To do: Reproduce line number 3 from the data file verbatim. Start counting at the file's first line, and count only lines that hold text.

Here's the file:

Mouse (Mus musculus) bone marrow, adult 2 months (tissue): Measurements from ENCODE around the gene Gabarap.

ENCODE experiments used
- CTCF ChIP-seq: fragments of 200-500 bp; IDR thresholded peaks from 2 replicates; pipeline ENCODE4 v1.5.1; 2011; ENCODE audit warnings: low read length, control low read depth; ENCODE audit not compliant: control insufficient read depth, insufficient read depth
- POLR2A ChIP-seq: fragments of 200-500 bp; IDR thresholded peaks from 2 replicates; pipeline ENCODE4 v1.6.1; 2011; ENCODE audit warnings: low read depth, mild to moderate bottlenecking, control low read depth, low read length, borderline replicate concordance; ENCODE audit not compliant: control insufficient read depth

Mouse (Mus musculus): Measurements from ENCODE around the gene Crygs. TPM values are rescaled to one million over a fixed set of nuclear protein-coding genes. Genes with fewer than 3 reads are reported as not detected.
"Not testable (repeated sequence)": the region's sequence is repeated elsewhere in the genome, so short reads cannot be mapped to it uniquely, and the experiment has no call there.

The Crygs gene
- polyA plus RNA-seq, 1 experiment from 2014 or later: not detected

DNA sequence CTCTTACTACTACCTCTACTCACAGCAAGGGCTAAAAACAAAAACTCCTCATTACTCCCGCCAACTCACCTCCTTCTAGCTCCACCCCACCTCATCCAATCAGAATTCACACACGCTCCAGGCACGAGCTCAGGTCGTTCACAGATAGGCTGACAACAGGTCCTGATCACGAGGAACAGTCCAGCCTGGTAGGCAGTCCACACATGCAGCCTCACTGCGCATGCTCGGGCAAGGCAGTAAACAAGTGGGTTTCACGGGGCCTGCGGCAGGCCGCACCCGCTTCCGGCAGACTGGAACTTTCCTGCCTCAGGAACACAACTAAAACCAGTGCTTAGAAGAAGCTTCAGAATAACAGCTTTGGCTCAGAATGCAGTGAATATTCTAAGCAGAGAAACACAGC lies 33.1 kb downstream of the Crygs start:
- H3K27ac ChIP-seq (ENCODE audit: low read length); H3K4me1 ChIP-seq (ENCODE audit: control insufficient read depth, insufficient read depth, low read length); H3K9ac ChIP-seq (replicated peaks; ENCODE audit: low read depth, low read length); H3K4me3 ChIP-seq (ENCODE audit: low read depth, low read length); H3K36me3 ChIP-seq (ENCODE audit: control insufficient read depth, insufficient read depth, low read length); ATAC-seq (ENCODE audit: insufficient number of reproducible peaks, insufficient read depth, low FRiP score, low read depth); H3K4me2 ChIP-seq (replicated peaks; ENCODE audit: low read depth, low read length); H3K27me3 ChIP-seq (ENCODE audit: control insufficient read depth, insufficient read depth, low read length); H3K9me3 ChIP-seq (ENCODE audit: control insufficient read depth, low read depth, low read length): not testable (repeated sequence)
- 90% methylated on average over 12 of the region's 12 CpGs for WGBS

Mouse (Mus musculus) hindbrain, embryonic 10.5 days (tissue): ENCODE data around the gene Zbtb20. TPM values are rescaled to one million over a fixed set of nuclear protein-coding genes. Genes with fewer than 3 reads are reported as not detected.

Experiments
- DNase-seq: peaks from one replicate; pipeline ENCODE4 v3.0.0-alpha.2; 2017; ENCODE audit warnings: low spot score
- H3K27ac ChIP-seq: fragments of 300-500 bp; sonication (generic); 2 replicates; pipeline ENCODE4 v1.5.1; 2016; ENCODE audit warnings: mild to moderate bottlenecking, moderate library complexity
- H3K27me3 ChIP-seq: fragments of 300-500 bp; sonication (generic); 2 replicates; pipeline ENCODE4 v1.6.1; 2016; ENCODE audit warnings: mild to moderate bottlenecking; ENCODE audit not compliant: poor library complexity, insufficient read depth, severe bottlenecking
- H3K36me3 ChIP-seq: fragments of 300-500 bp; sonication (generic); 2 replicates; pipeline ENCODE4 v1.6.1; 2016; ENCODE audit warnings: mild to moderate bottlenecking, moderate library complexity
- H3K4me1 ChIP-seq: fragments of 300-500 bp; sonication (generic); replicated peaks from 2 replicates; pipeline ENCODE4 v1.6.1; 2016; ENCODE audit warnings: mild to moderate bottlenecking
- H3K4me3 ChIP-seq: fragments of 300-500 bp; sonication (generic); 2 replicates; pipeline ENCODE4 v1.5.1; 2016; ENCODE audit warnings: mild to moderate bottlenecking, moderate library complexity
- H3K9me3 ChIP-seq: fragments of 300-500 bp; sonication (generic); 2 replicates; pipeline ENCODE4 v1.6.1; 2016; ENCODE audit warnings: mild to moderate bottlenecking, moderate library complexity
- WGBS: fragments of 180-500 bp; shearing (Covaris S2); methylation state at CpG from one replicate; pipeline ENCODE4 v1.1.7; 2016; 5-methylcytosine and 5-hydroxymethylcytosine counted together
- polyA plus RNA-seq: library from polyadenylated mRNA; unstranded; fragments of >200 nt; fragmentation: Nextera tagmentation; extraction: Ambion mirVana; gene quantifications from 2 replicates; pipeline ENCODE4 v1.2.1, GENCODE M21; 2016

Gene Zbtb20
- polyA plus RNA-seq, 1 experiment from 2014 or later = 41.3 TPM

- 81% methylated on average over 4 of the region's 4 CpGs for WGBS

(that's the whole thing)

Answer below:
- CTCF ChIP-seq: fragments of 200-500 bp; IDR thresholded peaks from 2 replicates; pipeline ENCODE4 v1.5.1; 2011; ENCODE audit warnings: low read length, control low read depth; ENCODE audit not compliant: control insufficient read depth, insufficient read depth